We then hypothesized that MYC distal enhancer looping may be a general mechanism driving MRT oncogenesis. To this end, we performed SMARCB1 reconstitution in two additional MRT PDOs (P78 and P60). RNA-seq analysis revealed a decrease in MYC expression in both these MRT models, as well as deregulation of cell cycle genes confirming the induction of a proliferation arrest (Fig. 2D, E). Next, we performed 4C-seq, a chromosome conformation capture method targeted to a specific genomic site, using the MYC promoter as the viewpoint, on these two additional PDOs. Similar to P103, P78 showed a reduction in MYC promoter contact frequency with the same ~1.1 Mb distal genomic region (Fig. 3A) upon SMARCB1 reconstitution. Remarkably, 4C-seq analysis in the third PDO model (P60) showed no interaction of the MYC promoter with our previously identified genomic region. Instead, 4C-seq uncovered two other chromatin loops that were diminished upon SMARCB1 reconstitution (Fig. 3A).

Fig. 3: Identification of patients-specific MYC enhancer-ome in different MRT PDOs.
figure 3

A Contact map of 4C-seq data identifies chromatin interactions between the MYC promoter and three Rhabdoid Oncogenic MYC Enhancers (RhOMEs) in two additional MRT PDO models (P60 and P78; n = 2). B Chromatin accessibility and (C) enhancer RNA (eRNA) expression at the three RhOMEs and the MYC mRNA expression in the indicated MRT PDOs with (SMARCB1 + ) and without (Control) SMARCB1 expression.

To chart the regulatory landscape of the PDO models in the presence and absence of SMARCB1, we performed ATAC-seq on P78 and P60. When we overlaid the ATAC-seq data with the 4C-seq data, we found that the regions that interact with the MYC promoter were highly accessible. The accessibility correlated with the patient-specific MYC promoter interaction landscape (Fig. 3B). Upon SMARCB1 reconstitution, the loss of interactions coincides with a loss of accessibility at these loci (Fig. 3B). The stretches of accessible chromatin in P78 resemble the super-enhancer we identified in P103. Collectively, we refer to these putative super-enhancer regions as Rhabdoid Oncogenic MYC Enhancer (RhOME) and number them according to their position in the genome. Notably, in contrast to RhOME2, RhOME1 (PCAT1) and RhOME3 (CCDC26) were previously identified as MYC regulatory regions in other tumor entities30,31,32,33,34,35,36. Our Hi-C and 4C experiments thus revealed that in different MRT PDOs, distinct distal enhancers interacting with the MYC promoter are active (RhOME1-3). The intertumoral specificity of the RhOMEs was further highlighted by the expression of enhancer RNAs (eRNAs), distinctive for active super enhancers37, specifically in the MRT PDOs in which these enhancers are active and interacting with the MYC promoter (Fig. 3C). These results indicate that loss of SMARCB1 induces an epigenetic state that is characterized by the formation of long-range promoter-enhancer loops that are specific to a PDO model, but heterogeneous between MRT PDOs derived from different donors.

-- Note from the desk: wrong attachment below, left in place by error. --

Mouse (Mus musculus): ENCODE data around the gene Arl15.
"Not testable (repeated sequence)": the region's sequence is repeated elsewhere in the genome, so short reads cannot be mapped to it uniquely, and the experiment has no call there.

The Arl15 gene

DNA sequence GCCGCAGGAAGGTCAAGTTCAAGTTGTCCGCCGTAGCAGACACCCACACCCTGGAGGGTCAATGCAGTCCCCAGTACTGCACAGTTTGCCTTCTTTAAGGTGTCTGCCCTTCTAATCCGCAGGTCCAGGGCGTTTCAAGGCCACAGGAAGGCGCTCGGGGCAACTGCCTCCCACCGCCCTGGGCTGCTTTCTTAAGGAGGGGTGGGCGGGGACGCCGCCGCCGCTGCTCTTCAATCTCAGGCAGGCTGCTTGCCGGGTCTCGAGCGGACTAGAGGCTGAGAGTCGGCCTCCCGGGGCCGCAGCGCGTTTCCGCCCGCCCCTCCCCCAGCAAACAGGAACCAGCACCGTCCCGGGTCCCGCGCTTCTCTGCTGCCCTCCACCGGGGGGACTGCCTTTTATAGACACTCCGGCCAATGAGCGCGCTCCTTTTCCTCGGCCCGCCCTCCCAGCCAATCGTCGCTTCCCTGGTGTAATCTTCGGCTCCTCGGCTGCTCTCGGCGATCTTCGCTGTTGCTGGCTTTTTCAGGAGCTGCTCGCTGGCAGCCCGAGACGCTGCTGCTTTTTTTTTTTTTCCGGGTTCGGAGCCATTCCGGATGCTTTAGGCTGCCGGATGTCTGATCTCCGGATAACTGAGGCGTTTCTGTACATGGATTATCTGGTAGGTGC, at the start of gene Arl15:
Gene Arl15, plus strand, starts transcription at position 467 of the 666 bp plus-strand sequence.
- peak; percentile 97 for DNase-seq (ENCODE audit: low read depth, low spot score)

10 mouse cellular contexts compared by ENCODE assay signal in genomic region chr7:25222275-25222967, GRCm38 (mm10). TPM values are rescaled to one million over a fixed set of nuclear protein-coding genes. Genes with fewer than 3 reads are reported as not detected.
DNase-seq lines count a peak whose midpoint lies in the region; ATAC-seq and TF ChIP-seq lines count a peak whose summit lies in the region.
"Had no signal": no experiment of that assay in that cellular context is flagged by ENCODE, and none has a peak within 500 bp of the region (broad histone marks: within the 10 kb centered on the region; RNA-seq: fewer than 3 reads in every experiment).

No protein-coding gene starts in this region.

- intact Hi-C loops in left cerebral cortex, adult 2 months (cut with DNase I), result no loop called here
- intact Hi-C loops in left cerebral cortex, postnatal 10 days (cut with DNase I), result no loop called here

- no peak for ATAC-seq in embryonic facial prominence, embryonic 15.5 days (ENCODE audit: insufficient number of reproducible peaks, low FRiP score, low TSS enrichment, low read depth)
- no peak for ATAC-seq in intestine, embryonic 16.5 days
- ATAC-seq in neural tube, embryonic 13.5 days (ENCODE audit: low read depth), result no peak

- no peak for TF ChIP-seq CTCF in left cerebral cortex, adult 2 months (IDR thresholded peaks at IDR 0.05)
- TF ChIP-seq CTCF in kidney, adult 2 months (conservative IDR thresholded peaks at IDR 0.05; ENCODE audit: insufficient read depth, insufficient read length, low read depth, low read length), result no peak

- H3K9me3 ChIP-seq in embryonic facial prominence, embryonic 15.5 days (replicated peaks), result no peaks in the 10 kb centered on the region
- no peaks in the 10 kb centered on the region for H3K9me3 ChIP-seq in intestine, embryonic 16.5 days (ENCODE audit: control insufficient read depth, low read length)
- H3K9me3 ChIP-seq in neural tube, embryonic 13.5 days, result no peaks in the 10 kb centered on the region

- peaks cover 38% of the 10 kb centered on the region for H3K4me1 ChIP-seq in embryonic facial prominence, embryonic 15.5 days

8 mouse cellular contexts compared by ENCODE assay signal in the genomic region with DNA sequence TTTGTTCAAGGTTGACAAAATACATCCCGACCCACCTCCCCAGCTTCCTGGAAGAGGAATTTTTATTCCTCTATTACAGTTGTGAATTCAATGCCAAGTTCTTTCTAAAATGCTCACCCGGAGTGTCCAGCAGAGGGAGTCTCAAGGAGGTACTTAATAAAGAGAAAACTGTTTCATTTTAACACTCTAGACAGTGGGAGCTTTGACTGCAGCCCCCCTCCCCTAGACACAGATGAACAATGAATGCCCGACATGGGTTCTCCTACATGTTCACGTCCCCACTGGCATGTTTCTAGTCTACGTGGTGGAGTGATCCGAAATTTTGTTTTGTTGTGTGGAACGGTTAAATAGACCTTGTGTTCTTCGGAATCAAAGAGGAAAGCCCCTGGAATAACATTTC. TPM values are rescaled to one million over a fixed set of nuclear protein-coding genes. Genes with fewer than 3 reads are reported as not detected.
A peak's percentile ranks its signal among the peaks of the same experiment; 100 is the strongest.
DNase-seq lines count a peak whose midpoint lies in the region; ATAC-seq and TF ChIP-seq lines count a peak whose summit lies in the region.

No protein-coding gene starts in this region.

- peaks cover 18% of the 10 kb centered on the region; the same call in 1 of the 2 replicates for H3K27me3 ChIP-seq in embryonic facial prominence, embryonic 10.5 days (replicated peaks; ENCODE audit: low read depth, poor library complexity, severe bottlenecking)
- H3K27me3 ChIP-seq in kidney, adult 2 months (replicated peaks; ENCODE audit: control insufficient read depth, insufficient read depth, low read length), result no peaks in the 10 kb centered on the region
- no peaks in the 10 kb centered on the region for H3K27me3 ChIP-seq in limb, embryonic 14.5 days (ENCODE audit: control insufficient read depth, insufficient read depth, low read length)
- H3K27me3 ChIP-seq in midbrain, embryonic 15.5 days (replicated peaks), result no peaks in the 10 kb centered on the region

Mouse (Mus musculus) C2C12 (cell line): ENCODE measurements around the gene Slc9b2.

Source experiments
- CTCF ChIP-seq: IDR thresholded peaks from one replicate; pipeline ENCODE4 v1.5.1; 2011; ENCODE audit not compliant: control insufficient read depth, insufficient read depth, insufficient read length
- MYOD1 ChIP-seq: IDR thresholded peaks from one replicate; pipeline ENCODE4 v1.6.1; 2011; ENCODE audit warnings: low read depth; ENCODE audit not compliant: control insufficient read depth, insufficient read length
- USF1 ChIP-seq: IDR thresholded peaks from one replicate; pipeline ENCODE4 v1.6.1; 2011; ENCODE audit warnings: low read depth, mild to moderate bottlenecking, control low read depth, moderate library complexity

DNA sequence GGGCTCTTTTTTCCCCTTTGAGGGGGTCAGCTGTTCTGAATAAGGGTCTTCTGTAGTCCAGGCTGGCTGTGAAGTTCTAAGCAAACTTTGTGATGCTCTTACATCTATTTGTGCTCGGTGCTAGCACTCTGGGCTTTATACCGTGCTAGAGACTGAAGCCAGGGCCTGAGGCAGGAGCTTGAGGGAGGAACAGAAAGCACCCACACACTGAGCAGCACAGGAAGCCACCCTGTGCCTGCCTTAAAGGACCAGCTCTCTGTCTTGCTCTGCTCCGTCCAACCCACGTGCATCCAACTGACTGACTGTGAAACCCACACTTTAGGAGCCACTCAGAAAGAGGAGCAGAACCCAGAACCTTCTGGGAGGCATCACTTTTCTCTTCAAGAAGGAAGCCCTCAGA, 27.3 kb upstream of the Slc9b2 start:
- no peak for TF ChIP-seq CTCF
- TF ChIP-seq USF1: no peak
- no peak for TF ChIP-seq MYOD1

Because MRT PDOs, to a large extent, retain the (epi-)genetic characteristics of the tissues they were derived from23,38, we used these models to further explore patient-specific epigenetic programs using ATAC-seq (Fig. 4A). To stratify the OCRs that are lost in P103, we performed K-means clustering including the ATAC-seq data from the three PDOs and the ChIP-seq data from P103 (Fig. 4A). Consequently, we could classify the lost OCRs into (K1) non-enhancer CTCF binding sites, (K2) weak enhancers, and (K3) CTCF-independent super-enhancers (Fig. 4A and Supplementary Fig. 5A, B). Consistent with the function of super-enhancers in control of cell identity39, we identified the SOX protein motifs, including SOX2, SOX9 and SOX17, and functional annotations of many developmental processes that are associated with the K3 cluster-specific open chromatin sites, as well as RhOME2 and 3.1 OCRs (Supplementary Fig. 5C, D). Furthermore, the K3 cluster displayed the highest chromatin occupancy of the ncBAF complex, as measured by BRD9 CUT&RUN, which is dramatically reduced after restoring SMARCB1 expression (Supplementary Fig. 5A). Whereas the K1 and K2 clusters showed a similar accessibility pattern in all three PDO models, the accessibility loss of the K3 cluster was specific to the P103 line (Fig. 4A). Our Hi-C analysis in P103 showed that these K3 cluster-specific super enhancers form insulation boundaries, which were effectively abolished upon reconstitution of SMARCB1 expression (Fig. 4B, C). Thus, SMARCB1 reconstitution in MRT organoids PDOs coincides with dramatic but local, patient-specific changes in genome topology, BAF complex occupancy and enhancer activity.